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Exxon Valdez Ruling A Precursor Of Future Damage Award Limits?

Publication Date: 
June 26, 2008
San Francisco Chronicle
Bob Egelko

Jeffrey Fisher is quoted in the San Francisco Chronicle about yesterday's Supreme Court ruling on the reduction of the Exxon Valdez oil spill punitive damages award:

The Supreme Court cut punitive damages for Alaskans harmed by the Exxon Valdez oil spill by 80 percent Wednesday in a ruling that may signal new limits on damage awards for victims of corporate wrongdoing.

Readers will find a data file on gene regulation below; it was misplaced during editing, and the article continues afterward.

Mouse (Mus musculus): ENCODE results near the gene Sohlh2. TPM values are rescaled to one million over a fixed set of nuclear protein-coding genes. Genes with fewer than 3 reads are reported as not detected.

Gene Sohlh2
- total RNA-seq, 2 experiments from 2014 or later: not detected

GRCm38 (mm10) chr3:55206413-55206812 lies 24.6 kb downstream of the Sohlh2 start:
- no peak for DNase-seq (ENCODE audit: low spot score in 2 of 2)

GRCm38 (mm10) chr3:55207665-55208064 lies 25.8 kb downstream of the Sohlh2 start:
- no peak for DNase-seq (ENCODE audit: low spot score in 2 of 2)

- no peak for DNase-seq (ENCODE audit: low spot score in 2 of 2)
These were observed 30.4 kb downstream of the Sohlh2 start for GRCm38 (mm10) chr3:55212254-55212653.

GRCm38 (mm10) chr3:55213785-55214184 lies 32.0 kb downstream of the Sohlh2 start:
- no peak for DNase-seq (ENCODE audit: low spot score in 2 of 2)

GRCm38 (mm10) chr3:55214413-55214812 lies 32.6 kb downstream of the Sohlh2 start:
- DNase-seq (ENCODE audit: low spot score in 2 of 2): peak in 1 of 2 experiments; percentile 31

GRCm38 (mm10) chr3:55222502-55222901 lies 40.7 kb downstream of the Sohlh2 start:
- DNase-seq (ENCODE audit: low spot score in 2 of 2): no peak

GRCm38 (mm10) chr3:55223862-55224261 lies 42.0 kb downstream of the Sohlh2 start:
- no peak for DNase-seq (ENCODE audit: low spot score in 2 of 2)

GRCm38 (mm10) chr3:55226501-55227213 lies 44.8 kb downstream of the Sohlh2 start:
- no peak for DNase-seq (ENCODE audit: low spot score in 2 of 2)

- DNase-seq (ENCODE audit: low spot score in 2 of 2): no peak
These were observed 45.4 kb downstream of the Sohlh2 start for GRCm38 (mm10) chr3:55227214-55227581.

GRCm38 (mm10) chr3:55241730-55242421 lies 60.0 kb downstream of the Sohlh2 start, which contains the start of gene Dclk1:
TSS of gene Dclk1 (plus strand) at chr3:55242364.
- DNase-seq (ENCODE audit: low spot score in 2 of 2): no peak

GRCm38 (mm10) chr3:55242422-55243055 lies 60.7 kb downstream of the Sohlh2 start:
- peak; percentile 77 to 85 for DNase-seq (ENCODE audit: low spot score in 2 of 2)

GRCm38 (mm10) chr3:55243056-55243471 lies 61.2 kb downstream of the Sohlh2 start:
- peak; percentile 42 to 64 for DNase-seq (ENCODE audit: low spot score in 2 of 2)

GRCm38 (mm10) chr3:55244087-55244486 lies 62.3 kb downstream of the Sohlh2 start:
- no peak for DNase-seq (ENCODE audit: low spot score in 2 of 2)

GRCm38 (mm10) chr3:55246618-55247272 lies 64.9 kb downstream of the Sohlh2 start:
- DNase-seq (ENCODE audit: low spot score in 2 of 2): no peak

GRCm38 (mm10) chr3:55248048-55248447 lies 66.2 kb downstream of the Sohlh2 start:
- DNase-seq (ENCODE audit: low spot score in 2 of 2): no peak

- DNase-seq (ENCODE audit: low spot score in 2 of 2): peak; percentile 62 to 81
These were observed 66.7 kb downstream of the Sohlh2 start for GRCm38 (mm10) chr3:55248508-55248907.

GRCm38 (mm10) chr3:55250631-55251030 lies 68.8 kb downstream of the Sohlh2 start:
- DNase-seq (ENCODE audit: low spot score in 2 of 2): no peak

The 5-3 decision reduced punitive damages from $2.5 billion to about $500 million for 32,000 commercial fishers, food processors and Alaskan natives whose livelihoods were damaged by the 1989 spill, the worst in U.S. history. The court said Exxon's conduct had not been motivated by malice or greed and noted that the jury had awarded the plaintiffs another $500 million as compensation for their losses.


Jeffrey Fisher, a Stanford law professor who represented the plaintiffs, said the ruling was a big loss for his clients, whose average punitive damage award fell from $75,000 to $15,000.